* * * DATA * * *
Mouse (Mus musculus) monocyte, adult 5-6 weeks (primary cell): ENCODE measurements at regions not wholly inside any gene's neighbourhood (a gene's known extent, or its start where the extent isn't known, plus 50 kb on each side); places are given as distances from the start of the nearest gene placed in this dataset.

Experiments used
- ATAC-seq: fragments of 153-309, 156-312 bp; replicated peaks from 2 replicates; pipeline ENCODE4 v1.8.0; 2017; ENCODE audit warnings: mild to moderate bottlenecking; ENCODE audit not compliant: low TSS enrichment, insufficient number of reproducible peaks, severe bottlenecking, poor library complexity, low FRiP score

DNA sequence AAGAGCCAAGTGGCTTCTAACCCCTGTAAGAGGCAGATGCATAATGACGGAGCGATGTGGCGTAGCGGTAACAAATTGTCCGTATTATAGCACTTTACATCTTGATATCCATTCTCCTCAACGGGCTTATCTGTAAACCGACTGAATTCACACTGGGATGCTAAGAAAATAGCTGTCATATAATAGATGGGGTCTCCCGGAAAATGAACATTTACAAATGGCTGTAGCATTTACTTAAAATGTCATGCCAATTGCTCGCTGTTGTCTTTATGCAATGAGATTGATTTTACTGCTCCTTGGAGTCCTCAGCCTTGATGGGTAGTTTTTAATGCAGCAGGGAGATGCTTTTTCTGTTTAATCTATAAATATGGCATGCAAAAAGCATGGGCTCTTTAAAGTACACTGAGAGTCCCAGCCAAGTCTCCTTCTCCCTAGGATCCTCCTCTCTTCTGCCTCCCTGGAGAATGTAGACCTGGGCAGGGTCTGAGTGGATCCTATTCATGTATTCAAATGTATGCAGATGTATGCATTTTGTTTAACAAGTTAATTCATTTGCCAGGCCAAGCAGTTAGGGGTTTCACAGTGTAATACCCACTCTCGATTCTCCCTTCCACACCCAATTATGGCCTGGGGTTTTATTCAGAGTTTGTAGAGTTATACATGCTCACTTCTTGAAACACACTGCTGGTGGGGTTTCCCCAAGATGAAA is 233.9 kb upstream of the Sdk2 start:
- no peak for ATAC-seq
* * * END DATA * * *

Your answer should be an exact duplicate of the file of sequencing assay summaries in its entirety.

Mouse (Mus musculus) monocyte, adult 5-6 weeks (primary cell): ENCODE measurements at regions not wholly inside any gene's neighbourhood (a gene's known extent, or its start where the extent isn't known, plus 50 kb on each side); places are given as distances from the start of the nearest gene placed in this dataset.

Experiments used
- ATAC-seq: fragments of 153-309, 156-312 bp; replicated peaks from 2 replicates; pipeline ENCODE4 v1.8.0; 2017; ENCODE audit warnings: mild to moderate bottlenecking; ENCODE audit not compliant: low TSS enrichment, insufficient number of reproducible peaks, severe bottlenecking, poor library complexity, low FRiP score

DNA sequence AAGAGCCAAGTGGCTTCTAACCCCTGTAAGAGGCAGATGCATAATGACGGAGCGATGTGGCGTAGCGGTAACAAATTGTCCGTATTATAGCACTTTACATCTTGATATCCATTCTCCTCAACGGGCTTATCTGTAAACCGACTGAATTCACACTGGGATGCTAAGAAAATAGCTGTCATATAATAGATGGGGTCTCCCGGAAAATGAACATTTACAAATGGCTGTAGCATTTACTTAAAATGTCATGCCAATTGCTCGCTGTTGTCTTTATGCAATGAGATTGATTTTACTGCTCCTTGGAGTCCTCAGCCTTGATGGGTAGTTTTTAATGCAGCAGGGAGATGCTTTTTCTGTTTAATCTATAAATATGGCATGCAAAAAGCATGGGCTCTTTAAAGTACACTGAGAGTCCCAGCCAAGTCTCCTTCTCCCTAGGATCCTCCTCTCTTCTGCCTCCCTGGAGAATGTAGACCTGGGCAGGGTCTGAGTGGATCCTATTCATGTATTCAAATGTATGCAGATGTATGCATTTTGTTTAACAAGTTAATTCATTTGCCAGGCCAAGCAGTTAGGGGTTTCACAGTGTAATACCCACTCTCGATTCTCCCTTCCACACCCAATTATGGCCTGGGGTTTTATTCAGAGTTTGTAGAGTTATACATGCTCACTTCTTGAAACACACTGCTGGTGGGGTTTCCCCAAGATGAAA is 233.9 kb upstream of the Sdk2 start:
- no peak for ATAC-seq